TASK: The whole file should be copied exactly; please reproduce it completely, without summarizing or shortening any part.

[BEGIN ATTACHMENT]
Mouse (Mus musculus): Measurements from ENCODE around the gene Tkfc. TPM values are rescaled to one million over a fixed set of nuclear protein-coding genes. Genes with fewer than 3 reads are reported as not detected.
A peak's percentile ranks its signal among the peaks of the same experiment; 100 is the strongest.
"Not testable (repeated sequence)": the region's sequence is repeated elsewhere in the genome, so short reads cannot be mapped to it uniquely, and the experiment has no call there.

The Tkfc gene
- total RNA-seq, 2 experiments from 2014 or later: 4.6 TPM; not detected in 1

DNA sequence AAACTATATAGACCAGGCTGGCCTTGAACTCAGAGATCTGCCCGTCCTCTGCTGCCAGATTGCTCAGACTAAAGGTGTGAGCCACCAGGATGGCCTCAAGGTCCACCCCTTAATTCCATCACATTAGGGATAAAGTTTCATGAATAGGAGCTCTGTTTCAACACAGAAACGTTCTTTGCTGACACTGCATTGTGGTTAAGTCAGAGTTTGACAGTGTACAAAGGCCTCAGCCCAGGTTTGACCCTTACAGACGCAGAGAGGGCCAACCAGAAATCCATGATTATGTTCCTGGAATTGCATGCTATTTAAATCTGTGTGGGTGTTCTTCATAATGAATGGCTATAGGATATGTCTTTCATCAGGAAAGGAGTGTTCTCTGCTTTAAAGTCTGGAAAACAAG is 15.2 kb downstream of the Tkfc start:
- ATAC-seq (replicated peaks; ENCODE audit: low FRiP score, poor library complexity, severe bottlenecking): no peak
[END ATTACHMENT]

Mouse (Mus musculus): Measurements from ENCODE around the gene Tkfc. TPM values are rescaled to one million over a fixed set of nuclear protein-coding genes. Genes with fewer than 3 reads are reported as not detected.
A peak's percentile ranks its signal among the peaks of the same experiment; 100 is the strongest.
"Not testable (repeated sequence)": the region's sequence is repeated elsewhere in the genome, so short reads cannot be mapped to it uniquely, and the experiment has no call there.

The Tkfc gene
- total RNA-seq, 2 experiments from 2014 or later: 4.6 TPM; not detected in 1

DNA sequence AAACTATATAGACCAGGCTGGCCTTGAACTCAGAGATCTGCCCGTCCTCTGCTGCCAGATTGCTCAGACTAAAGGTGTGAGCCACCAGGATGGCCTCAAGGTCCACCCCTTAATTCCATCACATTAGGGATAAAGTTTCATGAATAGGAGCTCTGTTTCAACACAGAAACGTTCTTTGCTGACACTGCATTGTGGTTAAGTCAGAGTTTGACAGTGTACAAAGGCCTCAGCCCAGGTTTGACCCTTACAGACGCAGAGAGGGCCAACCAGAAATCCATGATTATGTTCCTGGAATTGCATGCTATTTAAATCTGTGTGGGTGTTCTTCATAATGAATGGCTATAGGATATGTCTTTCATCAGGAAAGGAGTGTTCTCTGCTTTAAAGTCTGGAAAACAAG is 15.2 kb downstream of the Tkfc start:
- ATAC-seq (replicated peaks; ENCODE audit: low FRiP score, poor library complexity, severe bottlenecking): no peak